If you do not try to climb the Mountain on your own (which is a foolish thing to do),
Nevis is the most safe and wonderful island to relax and enjoy in peace.
The perfect place for a dream vacation.
Whilst attending the LexCybernatoria 2000 conference (dealing in my subjects, law and the internet) I discovered a wonderful tropical paradise, Nevis, popularly known as the Queen of the Caribbean. With a population of only 10,000, beautiful, unspoilt nature and just a hint of tourism, the island was idyllic. I decided that after 12 years of hard work I had earned for myself and my family a real holiday.
There are not many places where you can walk hour after hour along incredibly pure, white sandy beaches without meeting a soul. And so on Nevis with our son, seven-year old Toni, we scumped coconuts from heavily laden trees drooping over the sea, chopped them in half and drank the sweet milk inside. Five-year old Marjanca easily found all the shells she could wish for of all shapes and colours and as big as 20 centimetres. There are hardly words to describe the exotic Nisbet Plantation Beach Club that was our hotel. Two days before we were due to fly home my attention was drawn to the beautiful 985 metre high volcanic Mount Nevis.
Early on the morning of 28 February 2001, just as dawn broke over the enchanted island, I set out from our hotel on a one day trip to climb Nevis. As a typical Slovene I was attracted by the prospect of looking down from the peak at the surrounding villages and neighbouring islands. In my youth I had been a mountain guide and marker of trails in the Alps, so I began my ascent undaunted, although I set myself six hours to reach the summit and six hours to return.
With the intention of reaching the summit by midday I was surprised at the thickness of the jungle (thorns, creepers, cacti, trees, rotting logs, waist-high grass, etc.) and I began to realise why hardly a local had been up the mountain. There was no real path leading upwards and I had to expend an enormous amount of energy to make any progress. Occasionally I came across a piece of rope on a branch, which was evidence that others had experienced the same problem as I. Later I learned that many years ago someone else had been lost in that jungle for three days. Apart from some timid monkeys, I didn’t notice any wild animals and didn’t encounter any snakes or poisonous spiders.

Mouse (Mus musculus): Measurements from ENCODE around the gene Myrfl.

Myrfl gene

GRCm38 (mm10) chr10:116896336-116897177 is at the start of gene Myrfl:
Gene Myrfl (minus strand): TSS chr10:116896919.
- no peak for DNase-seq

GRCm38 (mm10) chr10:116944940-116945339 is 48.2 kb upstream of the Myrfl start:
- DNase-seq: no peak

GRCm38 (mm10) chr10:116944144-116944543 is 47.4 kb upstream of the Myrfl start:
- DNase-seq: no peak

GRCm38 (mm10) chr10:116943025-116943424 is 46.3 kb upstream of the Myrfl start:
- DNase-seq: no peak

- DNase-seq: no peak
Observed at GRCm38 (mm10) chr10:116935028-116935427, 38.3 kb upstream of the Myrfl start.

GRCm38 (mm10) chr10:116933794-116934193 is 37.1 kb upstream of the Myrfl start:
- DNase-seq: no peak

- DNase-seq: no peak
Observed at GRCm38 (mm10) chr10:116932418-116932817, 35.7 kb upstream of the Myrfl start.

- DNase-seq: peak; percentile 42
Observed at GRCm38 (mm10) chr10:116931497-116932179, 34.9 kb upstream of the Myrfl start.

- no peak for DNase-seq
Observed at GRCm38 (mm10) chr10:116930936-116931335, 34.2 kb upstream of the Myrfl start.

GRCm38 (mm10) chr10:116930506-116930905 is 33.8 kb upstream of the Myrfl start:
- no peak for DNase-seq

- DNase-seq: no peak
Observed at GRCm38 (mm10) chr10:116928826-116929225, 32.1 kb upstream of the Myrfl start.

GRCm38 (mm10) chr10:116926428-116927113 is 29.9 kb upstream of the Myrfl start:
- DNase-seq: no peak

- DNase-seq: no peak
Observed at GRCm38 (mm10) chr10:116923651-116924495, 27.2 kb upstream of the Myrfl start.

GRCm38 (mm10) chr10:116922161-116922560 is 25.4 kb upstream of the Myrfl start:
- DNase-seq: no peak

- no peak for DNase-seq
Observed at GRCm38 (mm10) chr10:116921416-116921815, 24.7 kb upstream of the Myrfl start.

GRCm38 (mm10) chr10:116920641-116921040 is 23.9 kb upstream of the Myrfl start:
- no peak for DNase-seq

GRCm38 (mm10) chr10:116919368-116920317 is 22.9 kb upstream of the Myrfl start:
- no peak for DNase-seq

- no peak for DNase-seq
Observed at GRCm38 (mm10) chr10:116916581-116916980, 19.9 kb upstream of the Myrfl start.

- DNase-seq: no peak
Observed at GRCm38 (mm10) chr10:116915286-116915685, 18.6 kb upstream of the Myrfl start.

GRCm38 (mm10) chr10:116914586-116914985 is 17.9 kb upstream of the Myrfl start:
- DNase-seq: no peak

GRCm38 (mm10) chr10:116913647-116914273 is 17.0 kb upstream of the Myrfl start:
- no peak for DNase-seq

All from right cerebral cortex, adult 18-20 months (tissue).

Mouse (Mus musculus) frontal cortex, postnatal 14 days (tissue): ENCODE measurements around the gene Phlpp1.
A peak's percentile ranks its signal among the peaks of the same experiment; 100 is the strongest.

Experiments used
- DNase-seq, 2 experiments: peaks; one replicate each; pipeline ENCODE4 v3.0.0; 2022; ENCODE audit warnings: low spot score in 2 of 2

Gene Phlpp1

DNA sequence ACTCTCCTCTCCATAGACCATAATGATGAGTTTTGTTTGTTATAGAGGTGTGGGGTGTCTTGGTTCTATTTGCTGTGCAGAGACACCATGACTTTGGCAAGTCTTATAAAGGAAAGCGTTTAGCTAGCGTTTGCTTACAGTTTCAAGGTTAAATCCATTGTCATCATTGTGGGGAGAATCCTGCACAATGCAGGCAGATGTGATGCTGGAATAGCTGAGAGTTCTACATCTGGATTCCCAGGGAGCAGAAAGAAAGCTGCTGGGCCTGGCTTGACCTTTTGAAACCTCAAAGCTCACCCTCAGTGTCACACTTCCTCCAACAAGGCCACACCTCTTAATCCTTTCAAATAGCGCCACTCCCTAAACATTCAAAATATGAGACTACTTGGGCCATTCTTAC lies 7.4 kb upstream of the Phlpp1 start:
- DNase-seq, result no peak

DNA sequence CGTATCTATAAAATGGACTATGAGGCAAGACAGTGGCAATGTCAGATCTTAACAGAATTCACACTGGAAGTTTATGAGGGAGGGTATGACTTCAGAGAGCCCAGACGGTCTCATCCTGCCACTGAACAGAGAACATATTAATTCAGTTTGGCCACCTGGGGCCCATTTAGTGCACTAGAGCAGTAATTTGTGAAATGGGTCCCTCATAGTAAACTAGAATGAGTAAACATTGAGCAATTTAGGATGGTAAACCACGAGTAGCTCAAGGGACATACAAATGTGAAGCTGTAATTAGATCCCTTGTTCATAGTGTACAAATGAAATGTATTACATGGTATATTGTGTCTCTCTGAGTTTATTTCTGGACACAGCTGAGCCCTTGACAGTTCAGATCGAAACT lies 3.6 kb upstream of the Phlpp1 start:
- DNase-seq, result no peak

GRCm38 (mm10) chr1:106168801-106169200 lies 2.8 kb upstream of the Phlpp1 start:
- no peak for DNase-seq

After six hours of strenuous effort, I found myself just below the summit. I was tempted to climb the last few metres but I had promised myself I would make my way back at midday, and a promise is a promise. I decided it was logical to expect that if it took me six hours to climb this far, it would take less than six hours to make my way back. As a worse path couldn’t exist, I decided to descend over the other side of the mountain that meant I would end up nearer the coast where I could get a taxi to the hotel. I chose a valley where there seemed like an innocent dried-up riverbed but it turned out to be a steep canyon. I quickly discovered that during the rainy season from July to September there must have flowed a lot of water as only smaller plants flourished and there were no large trees. Here I was surprised by the prevalence of rain forest as the warm Atlantic air formed condensation when in contact with the mountain. Everywhere was damp and the rocks were covered in slippery moss. And this is what led to my accident.
MY FIRST FALL
At about 4 pm I slipped on a moss-covered rock where there had once been a waterfall. I fell a good five metres down into the canyon and was quite seriously injured. I had a 20 centimetre long cut on my right leg that began to bleed profusely, a damaged elbow and numerous other abrasions. It took me several minutes to come to and analyse my situation. To my horror the next waterfall was about ten metres further down, three times more deep and impassable. If I were not so injured, I would have made my way back up and found another way down. I began to feel ill and experience the first signs of dehydration, a dry mouth and throat, increased pulse rate and heart burn. The pain in my legs and arms felt worse by the minute. As I had only an hour left to nightfall, I decided on making camp. If I were lucky, somebody would find me the following day. Before leaving I had agreed with my anxious wife that I would return without fail about 6 pm. When I hadn’t arrived back at the appointed time, I was sure she would raise the alarm. I never dreamt this hollow depression with 30-metre high walls either side and the size of a living room would be my home for the next five days. Already I was aware that the greatest danger was running out of fluids.